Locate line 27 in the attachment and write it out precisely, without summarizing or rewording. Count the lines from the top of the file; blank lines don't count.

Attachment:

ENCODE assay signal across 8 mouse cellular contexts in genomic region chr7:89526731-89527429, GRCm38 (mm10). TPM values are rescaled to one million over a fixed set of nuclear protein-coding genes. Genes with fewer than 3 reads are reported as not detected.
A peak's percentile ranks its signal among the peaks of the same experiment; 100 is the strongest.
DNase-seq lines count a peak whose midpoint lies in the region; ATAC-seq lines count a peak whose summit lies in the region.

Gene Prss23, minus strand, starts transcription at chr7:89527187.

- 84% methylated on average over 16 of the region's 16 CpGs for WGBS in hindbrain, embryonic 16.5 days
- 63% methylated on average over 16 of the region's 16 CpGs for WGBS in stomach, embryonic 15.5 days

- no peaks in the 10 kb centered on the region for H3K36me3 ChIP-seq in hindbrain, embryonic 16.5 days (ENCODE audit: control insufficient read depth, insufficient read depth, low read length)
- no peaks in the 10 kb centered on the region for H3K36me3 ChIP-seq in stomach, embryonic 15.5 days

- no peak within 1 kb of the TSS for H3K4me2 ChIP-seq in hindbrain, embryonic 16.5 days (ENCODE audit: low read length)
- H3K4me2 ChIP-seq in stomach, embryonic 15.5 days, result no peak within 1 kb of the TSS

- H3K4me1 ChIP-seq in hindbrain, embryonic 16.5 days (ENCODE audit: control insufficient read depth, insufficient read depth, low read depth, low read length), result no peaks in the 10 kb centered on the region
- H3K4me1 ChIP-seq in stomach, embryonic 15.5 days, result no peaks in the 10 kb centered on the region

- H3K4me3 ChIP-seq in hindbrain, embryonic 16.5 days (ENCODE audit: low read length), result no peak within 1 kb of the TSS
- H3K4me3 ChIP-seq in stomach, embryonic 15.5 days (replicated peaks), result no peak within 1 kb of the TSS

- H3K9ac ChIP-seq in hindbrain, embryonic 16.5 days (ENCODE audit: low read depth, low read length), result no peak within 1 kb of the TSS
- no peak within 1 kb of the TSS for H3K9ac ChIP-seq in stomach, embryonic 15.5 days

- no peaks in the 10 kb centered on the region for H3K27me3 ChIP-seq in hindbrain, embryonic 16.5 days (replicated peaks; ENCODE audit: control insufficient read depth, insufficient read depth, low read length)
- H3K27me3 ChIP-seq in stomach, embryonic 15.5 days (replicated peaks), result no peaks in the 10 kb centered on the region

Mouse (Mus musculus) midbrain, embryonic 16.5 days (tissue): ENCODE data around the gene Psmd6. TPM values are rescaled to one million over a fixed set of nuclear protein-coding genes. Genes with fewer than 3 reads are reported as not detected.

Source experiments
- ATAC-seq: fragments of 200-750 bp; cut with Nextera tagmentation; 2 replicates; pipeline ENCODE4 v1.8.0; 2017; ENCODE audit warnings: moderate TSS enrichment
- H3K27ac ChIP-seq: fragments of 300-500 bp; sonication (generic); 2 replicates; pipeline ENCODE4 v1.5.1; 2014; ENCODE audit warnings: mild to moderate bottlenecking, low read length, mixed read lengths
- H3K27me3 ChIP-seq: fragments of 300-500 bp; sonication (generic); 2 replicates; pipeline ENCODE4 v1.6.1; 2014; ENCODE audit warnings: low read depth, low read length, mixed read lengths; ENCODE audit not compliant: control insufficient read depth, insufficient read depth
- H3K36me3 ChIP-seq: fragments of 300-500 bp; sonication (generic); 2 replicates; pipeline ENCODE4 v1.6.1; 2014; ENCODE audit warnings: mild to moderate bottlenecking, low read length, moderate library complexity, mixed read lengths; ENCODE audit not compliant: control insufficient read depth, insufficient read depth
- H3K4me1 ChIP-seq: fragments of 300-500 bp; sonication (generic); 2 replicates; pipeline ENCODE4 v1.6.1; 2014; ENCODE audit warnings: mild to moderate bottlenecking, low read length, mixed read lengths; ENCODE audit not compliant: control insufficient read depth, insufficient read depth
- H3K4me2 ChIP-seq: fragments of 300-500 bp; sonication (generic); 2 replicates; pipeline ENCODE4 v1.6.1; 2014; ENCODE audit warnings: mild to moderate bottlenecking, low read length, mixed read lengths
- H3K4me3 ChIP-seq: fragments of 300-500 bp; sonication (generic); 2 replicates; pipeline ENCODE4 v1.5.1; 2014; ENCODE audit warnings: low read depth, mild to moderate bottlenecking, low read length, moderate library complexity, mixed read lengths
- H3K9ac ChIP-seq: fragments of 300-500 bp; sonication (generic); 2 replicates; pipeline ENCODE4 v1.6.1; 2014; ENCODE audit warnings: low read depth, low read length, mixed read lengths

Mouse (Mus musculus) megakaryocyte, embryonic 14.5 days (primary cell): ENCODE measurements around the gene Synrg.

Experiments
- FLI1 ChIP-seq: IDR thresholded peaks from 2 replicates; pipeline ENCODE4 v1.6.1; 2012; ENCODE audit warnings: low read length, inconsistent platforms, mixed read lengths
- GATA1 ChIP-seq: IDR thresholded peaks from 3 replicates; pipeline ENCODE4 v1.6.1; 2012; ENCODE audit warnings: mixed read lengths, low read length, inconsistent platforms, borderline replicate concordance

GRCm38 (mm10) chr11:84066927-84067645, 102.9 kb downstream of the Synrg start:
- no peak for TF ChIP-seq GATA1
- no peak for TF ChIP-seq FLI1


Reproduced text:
- H3K4me3 ChIP-seq: fragments of 300-500 bp; sonication (generic); 2 replicates; pipeline ENCODE4 v1.5.1; 2014; ENCODE audit warnings: low read depth, mild to moderate bottlenecking, low read length, moderate library complexity, mixed read lengths